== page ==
Yeah, my cameraman left after four days. Which is how I came to work with my son [Barney Broomfield].

Was it easier or harder, working with your son?
Well, we get on incredibly well and we love each other. But we do have terrible arguments sometimes so we were a bit worried.

You never feared for his or your safety?
No. If I really thought it was dangerous I would have never asked him to take part. But I really believe that people have a story that they want to tell, and just because it’s a part of town that’s been completely neglected and no one cares about, I think all these stories and this rumour about its reputation has been allowed to build up. 

Nick Broomfield with his South Central tour guide, Pam.

If these murders had taken place in Beverly Hills, how would it be different?
If there had been just two murders in Beverly Hills the whole place would have been locked down. I think there’s no way this would have happened. If you think of the murders that happened in Westwood, where a couple of students got shot in a drive-by by mistake – it was a gang shootout, the whole place got closed down, the whole city got closed down. The papers didn’t have anything in them other than those incidents for weeks. It was like, gang violence comes to Westwood. But when you think of the 200 women who’ve disappeared in South Central, LA: this barely made it into the LA times.

If this had happened in Beverly Hills, they would have brought in the FBI, they would have brought in massive machinery and power to deal with it. This was not a priority. There was no real attempt made to get to the bottom of what had happened. This wasn’t prioritized, the victims were viewed as non-human beings.

Shockingly, most cases were labeled as NHI, meaning “no human involved”. Do the officials stand by that description?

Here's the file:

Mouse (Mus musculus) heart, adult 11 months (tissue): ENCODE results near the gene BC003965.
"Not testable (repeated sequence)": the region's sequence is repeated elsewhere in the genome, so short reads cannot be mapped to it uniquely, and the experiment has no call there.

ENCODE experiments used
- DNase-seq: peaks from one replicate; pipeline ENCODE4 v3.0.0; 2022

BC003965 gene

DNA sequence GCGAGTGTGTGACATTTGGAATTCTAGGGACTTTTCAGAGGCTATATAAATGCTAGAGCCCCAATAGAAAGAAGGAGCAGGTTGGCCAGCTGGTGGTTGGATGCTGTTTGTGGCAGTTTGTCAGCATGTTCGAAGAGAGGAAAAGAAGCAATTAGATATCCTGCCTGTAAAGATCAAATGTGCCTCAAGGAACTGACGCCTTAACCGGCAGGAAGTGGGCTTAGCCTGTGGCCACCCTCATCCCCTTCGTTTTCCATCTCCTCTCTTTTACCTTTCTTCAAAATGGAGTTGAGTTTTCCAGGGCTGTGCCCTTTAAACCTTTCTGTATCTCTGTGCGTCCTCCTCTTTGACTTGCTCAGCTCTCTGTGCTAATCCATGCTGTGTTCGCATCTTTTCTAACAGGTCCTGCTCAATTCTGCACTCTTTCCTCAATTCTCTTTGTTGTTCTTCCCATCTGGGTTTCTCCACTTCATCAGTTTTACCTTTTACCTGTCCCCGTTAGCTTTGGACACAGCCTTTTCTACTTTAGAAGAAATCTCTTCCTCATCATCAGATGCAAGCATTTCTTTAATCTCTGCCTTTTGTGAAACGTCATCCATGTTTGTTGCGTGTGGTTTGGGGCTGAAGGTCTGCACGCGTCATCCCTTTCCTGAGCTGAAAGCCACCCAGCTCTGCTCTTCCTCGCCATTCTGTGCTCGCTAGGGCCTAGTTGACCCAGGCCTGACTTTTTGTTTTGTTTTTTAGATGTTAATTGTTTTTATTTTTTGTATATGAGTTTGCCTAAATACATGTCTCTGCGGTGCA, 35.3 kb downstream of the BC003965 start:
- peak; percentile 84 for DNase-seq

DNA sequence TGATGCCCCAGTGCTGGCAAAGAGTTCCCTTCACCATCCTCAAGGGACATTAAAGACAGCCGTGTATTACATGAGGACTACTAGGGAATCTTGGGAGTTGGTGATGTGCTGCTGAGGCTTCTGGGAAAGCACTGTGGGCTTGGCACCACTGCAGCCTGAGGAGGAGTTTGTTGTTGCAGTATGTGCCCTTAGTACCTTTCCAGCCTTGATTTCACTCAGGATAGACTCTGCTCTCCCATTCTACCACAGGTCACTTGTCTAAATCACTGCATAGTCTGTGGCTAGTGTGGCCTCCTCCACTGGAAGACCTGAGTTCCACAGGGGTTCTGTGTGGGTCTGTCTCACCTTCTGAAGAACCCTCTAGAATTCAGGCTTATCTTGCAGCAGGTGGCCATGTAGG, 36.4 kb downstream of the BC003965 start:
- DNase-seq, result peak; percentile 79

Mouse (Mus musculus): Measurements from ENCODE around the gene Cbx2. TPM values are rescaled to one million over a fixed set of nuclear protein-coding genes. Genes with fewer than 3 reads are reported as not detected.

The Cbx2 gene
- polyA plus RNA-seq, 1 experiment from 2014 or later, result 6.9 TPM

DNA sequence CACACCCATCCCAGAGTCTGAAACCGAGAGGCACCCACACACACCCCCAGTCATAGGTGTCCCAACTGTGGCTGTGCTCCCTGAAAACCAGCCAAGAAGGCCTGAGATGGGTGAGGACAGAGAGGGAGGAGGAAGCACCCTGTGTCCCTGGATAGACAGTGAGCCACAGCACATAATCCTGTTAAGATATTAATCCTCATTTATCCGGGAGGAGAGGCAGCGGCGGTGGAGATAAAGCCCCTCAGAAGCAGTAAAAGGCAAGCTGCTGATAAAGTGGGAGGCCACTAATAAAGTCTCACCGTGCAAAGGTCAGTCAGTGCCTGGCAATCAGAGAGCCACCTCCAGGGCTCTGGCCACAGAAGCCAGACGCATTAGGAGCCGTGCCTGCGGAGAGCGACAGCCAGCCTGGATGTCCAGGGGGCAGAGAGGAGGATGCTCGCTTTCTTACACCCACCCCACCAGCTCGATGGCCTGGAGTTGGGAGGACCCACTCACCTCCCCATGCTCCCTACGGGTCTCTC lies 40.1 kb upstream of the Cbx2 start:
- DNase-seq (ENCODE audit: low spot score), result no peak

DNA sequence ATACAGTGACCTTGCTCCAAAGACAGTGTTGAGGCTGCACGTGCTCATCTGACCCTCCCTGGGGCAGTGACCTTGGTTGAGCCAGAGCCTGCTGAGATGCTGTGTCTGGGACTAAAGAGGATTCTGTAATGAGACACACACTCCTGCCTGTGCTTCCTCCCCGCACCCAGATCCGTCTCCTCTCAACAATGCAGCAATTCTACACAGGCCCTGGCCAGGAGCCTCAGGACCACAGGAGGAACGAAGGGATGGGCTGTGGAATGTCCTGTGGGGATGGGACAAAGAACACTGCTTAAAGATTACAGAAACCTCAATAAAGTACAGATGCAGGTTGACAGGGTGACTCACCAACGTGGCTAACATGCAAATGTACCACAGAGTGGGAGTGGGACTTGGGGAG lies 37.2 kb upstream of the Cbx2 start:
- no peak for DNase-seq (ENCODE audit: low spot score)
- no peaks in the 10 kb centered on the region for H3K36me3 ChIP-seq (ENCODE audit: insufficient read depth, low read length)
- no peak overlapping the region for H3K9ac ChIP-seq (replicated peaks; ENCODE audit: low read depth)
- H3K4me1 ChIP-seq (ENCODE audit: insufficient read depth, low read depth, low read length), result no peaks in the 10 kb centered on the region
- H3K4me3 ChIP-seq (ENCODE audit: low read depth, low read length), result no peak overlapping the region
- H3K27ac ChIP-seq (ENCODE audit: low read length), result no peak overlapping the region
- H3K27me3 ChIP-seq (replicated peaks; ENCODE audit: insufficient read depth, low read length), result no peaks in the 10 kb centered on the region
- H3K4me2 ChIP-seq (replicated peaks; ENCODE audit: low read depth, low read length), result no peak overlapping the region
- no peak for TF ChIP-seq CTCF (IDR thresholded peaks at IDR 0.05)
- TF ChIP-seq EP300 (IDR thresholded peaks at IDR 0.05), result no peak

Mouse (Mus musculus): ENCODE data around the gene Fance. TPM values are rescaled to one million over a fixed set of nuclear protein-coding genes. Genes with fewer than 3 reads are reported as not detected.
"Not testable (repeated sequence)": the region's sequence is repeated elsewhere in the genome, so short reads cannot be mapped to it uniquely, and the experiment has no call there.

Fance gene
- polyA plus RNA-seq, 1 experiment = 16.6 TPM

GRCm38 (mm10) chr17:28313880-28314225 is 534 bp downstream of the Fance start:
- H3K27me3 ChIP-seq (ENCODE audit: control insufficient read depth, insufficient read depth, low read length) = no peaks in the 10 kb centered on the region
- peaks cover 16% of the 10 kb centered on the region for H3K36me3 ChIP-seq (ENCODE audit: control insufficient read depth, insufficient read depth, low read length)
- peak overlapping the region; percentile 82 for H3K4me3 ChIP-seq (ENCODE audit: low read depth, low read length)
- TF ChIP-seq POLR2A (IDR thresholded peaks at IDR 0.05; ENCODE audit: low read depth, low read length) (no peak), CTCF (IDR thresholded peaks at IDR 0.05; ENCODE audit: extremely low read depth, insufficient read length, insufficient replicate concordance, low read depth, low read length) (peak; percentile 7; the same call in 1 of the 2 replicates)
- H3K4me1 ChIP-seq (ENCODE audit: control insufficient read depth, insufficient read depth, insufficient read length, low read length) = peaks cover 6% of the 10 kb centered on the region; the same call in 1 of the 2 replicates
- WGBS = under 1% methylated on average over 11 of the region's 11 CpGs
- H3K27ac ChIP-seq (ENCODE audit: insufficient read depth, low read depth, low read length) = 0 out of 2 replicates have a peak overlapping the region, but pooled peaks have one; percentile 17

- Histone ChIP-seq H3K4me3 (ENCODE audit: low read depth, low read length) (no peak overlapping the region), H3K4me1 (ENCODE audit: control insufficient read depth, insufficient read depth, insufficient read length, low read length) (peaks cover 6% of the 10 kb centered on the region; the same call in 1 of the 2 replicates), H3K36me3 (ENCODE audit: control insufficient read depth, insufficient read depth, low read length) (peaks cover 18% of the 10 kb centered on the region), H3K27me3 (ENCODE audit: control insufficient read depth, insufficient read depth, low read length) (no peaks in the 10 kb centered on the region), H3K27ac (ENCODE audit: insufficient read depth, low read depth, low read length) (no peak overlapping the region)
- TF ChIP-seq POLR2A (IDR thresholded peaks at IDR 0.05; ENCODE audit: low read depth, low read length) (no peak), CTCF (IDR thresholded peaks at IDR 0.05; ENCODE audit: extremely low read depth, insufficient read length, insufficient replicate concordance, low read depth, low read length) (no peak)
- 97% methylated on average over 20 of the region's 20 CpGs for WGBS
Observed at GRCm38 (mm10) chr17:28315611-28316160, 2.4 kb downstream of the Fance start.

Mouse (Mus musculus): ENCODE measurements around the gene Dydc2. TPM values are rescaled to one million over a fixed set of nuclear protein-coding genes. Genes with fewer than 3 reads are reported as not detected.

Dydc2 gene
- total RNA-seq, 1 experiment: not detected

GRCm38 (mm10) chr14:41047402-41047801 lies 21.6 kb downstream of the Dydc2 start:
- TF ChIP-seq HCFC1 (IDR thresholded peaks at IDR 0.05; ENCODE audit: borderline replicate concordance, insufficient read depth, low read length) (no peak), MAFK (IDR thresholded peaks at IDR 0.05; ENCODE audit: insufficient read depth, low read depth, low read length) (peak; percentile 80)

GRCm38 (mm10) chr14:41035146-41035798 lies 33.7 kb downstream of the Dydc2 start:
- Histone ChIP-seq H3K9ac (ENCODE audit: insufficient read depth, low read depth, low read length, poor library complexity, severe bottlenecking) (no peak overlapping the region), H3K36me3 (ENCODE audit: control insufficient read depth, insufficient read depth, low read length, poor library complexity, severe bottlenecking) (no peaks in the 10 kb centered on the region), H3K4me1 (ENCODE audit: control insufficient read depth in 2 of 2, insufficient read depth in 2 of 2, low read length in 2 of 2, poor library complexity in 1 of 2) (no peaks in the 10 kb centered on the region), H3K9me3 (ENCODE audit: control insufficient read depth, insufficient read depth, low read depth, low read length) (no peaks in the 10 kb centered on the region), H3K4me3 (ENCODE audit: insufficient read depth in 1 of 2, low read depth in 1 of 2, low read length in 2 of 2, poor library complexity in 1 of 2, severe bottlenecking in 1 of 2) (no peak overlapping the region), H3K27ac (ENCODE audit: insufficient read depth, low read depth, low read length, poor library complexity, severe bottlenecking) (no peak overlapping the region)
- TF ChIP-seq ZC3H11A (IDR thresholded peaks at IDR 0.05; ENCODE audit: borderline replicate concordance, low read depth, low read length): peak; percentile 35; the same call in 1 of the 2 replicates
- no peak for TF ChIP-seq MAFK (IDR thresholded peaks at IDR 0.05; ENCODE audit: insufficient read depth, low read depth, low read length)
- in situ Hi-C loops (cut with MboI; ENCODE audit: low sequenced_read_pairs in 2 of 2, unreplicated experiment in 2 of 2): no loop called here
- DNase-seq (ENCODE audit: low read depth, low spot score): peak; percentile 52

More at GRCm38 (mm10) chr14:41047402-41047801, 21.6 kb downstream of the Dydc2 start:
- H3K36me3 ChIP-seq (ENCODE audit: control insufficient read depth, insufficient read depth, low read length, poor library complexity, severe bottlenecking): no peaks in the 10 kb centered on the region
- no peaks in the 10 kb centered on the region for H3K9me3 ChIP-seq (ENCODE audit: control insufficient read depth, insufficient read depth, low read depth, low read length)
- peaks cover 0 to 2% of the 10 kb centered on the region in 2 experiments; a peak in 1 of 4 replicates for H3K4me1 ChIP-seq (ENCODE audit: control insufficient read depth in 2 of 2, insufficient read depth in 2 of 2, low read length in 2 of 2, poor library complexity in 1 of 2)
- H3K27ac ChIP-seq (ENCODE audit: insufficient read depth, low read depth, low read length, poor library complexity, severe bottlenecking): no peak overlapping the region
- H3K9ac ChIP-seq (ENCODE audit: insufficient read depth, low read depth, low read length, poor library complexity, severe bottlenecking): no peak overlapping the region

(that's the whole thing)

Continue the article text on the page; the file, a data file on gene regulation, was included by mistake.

Politically, they’ve found a different way of addressing this. I think the same mentality is there. But I think no one would dare use that particular acronym. It was part of the police glossary at one point but I think that’s changed. 


Were you conscious of the film’s thriller potential – you being a sort of P.I. character?
Yes. I think these films work best when they have a thriller dimension to them and I think it’s a great way of holding an audience. I think that element of a whodunit is so compelling. Even though the main question was not “did Lonnie Franklin do it or not do it?” there is still that thriller element and I think it’s a really powerful storytelling device.

When you approach people for the first time, you have the camera rolling already, which seems like a risky move. Do you always do it that way or do you sometimes go in unarmed as it were?
I do. I mean, I’m one of those people who likes to make documentaries that aren’t all scripted and pre-planned; I think the difference between documentary and fiction is that documentary is shooting off the hoof and getting all those very spontaneous reactions that you don’t get a second time. Once you’ve gone in and met somebody you can’t really recreate that, and often the most important things they say are in the first three minutes so I would tend to regard making these films as a bit like writing a diary. 

I have a golden rule, which is I don’t ask people to do things twice. I don’t say to people “oh, can you say that again and say it with more” something or other. I don’t direct people.

Does your rule extend to things like editing as well? This film has a few long takes.
I’ve always liked long takes because I think films feel a lot less manipulated. Uninterrupted time – ten or five or three minutes – can tell you a massive amount about a particular person. It’s not about quick cutting, particularly in documentaries, it’s about showing an audience what it’s like to be with this person for three to five minutes.  

I think a lot of filmmakers are very insecure. They don’t trust the attention span of the audience and they don’t trust the interest of their subject, and this is a real problem. I think you have to try and believe in your subject and tell a story in such a way that you really involve an audience in that. It’s not the end result that’s important; it’s the description of them and how they get to it that is often most fascinating. So it’s not all about the conclusion. 

Follow Oliver on Twitter: @OliverLunn

'Tales of the Grim Sleeper' is released on 30 January.